But Scott Ian, headstrong as ever, decided to keep the band going, bringing back Rob Caggiano and hiring the band's fourth (!) vocalist, Dan Nelson, of the unknown metal band Devilsize. The fans were skeptical at this new singer but after some shows in Chicago, he was welcomed as the band announced they were finally going to start working on the next record. The next year was spent recording and mixing the material but in the summer of 2009, it was announced that Nelson was leaving the band.

So began a whole shitstorm in the press with the band saying that Nelson left due to illness and Nelson calling bullshit on the whole thing, basically saying that it was the band that threw him out. This went on back and forth in the press for a couple of months until Scott Ian announced the band would be playing some shows in Europe with John Bush back on vocals. The shows went very well and then the band was faced with the prospect of Bush re-recording Nelson's vocals for their still upcoming record or whether to write new songs. The questions never got answered as Bush decided he didn't want to do the band anymore and ended up going back to Armored Saint full time.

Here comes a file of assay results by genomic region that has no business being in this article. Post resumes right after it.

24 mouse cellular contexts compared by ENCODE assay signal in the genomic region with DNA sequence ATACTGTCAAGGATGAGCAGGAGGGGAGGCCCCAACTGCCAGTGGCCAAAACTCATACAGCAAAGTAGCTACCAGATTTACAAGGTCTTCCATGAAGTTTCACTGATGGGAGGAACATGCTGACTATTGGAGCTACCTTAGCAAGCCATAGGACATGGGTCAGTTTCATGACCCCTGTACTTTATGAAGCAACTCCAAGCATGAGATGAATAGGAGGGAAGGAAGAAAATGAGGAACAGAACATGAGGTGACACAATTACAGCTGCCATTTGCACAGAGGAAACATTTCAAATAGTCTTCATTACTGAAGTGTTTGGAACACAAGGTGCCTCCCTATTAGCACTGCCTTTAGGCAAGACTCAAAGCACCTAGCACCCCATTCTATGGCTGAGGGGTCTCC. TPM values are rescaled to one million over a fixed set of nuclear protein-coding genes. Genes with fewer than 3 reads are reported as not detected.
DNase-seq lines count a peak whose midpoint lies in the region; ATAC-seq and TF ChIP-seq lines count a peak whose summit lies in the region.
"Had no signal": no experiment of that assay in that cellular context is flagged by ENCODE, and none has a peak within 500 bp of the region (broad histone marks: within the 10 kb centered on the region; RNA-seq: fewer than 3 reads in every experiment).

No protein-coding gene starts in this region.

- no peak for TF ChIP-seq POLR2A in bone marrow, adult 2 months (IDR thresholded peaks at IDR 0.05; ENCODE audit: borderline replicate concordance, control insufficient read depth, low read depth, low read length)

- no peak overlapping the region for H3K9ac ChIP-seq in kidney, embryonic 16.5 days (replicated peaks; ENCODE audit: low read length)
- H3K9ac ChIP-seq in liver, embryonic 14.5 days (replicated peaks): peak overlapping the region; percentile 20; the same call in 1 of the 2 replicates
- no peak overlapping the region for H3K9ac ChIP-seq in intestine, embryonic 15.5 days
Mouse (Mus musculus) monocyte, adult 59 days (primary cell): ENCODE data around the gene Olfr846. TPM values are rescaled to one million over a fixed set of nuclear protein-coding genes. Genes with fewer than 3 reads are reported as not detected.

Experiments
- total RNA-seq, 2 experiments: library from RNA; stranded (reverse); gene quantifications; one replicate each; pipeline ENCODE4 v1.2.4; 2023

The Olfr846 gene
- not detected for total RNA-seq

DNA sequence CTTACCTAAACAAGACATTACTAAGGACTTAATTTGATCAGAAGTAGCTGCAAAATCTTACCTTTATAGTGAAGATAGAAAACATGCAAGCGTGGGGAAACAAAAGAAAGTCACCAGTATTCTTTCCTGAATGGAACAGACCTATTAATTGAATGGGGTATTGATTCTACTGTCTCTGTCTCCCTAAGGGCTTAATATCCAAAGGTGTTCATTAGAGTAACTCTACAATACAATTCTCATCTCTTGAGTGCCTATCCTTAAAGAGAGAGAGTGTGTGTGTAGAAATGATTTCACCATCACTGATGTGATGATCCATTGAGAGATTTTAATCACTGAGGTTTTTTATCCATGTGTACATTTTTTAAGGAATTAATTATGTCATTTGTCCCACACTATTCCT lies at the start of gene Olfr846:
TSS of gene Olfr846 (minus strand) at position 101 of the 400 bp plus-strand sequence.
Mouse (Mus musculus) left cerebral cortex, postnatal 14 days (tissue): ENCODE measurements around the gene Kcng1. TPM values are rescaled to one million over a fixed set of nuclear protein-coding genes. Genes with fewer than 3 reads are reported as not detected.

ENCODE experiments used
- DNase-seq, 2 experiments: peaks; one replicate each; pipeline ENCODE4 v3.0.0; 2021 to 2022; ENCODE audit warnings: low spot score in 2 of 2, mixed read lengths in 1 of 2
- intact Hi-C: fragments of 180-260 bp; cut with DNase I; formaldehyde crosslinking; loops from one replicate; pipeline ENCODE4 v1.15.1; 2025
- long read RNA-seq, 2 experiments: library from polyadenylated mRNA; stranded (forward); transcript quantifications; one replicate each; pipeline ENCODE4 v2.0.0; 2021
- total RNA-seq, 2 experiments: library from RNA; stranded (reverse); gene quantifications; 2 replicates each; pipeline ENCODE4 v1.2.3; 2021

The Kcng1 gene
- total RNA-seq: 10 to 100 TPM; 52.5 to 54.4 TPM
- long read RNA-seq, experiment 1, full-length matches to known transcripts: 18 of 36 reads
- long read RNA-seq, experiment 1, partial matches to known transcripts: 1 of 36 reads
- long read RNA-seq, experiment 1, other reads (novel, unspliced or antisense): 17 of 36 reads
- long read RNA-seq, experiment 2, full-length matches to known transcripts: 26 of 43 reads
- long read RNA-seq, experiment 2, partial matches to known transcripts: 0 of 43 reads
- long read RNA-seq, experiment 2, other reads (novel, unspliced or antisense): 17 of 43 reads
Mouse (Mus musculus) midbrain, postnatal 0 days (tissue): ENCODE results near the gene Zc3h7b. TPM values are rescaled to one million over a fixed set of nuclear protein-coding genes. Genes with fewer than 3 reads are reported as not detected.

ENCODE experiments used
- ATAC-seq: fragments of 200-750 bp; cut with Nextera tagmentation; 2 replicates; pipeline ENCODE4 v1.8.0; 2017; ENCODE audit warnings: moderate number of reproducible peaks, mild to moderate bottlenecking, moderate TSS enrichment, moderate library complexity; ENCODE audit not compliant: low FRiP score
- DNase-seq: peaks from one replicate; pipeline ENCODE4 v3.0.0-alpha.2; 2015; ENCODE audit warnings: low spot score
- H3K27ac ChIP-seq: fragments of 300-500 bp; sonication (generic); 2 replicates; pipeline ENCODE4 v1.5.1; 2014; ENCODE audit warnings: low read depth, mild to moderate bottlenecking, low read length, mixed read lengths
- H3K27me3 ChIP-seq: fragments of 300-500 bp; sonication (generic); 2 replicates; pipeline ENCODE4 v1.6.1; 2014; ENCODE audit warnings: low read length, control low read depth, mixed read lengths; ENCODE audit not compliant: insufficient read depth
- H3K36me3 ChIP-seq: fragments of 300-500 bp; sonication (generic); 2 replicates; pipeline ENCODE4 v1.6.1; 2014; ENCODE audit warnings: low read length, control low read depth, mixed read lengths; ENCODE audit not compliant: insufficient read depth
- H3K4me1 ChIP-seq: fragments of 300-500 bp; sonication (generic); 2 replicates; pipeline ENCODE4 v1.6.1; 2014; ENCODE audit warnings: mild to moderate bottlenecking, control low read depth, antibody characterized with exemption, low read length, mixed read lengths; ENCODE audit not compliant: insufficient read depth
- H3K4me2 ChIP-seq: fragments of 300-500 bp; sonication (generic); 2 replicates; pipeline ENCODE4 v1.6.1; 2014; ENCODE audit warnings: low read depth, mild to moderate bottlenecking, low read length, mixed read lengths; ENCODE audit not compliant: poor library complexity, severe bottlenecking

Faced with another mind-bending decision, Ian announced that Joey Belladonna would be returning in early 2010 as the band prepared for the biggest shows they'd done in years. They geared up for the Big 4 shows where they were teamed with Megadeth, Slayer and Metallica for a series of European festivals and subsequent American dates. The Big 4 shows were a massive, monumental success and then the band decided that Belladonna would stay in the band and they finally announced late in 2010 that they would go into the studio and that Belladonna would re-record Nelson's vocals and they would be adding some new songs to the material that'd already been recorded. In the summer of 2011, the band released their first new song in seven years as they announced their first album in eight years, Worship Music would be released that fall.